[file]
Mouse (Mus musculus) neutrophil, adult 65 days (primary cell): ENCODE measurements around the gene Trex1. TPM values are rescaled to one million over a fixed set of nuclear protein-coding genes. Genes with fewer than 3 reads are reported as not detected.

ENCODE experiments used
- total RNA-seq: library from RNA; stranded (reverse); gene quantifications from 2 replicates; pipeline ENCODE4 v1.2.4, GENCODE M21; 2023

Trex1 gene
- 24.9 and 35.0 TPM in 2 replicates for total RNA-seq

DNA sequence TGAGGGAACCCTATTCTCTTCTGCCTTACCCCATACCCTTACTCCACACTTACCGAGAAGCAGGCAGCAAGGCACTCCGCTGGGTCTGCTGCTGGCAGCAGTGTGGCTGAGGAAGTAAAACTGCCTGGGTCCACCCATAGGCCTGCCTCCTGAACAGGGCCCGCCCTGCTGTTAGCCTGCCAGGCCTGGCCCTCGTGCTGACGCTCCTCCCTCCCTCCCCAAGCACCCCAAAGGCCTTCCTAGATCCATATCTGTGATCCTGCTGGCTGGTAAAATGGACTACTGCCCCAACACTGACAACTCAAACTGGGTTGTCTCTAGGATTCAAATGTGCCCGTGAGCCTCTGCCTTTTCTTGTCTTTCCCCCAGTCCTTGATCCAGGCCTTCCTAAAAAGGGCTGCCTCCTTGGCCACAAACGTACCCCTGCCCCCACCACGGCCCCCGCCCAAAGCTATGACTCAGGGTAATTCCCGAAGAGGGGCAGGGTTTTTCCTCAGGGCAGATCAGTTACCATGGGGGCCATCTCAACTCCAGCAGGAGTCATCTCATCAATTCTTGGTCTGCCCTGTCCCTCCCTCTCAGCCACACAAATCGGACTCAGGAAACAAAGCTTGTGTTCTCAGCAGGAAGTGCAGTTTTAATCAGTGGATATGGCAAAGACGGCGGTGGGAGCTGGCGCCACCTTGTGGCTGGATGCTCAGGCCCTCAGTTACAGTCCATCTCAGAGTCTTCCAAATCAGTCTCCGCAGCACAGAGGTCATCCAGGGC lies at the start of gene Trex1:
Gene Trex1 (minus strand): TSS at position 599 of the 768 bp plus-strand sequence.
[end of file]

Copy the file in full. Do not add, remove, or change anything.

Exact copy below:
Mouse (Mus musculus) neutrophil, adult 65 days (primary cell): ENCODE measurements around the gene Trex1. TPM values are rescaled to one million over a fixed set of nuclear protein-coding genes. Genes with fewer than 3 reads are reported as not detected.

ENCODE experiments used
- total RNA-seq: library from RNA; stranded (reverse); gene quantifications from 2 replicates; pipeline ENCODE4 v1.2.4, GENCODE M21; 2023

Trex1 gene
- 24.9 and 35.0 TPM in 2 replicates for total RNA-seq

DNA sequence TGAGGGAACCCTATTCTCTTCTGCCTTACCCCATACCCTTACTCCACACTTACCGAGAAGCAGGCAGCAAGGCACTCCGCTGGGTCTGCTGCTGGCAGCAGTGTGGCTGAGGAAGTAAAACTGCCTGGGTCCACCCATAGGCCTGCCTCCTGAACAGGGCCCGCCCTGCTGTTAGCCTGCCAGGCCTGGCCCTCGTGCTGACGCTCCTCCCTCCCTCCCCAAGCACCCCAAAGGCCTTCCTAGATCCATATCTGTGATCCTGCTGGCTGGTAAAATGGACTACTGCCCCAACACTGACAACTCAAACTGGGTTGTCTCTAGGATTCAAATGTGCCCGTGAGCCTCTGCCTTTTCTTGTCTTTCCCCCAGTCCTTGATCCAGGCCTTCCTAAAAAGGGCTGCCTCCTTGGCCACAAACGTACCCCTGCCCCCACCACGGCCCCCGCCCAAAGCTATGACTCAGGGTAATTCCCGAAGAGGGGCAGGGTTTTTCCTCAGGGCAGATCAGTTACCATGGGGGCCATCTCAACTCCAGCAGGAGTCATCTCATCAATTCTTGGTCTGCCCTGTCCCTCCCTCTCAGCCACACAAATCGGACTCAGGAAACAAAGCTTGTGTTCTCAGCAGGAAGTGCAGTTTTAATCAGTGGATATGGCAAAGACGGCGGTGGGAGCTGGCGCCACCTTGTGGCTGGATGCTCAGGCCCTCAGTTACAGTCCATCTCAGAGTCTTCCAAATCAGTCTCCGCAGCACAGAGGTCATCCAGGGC lies at the start of gene Trex1:
Gene Trex1 (minus strand): TSS at position 599 of the 768 bp plus-strand sequence.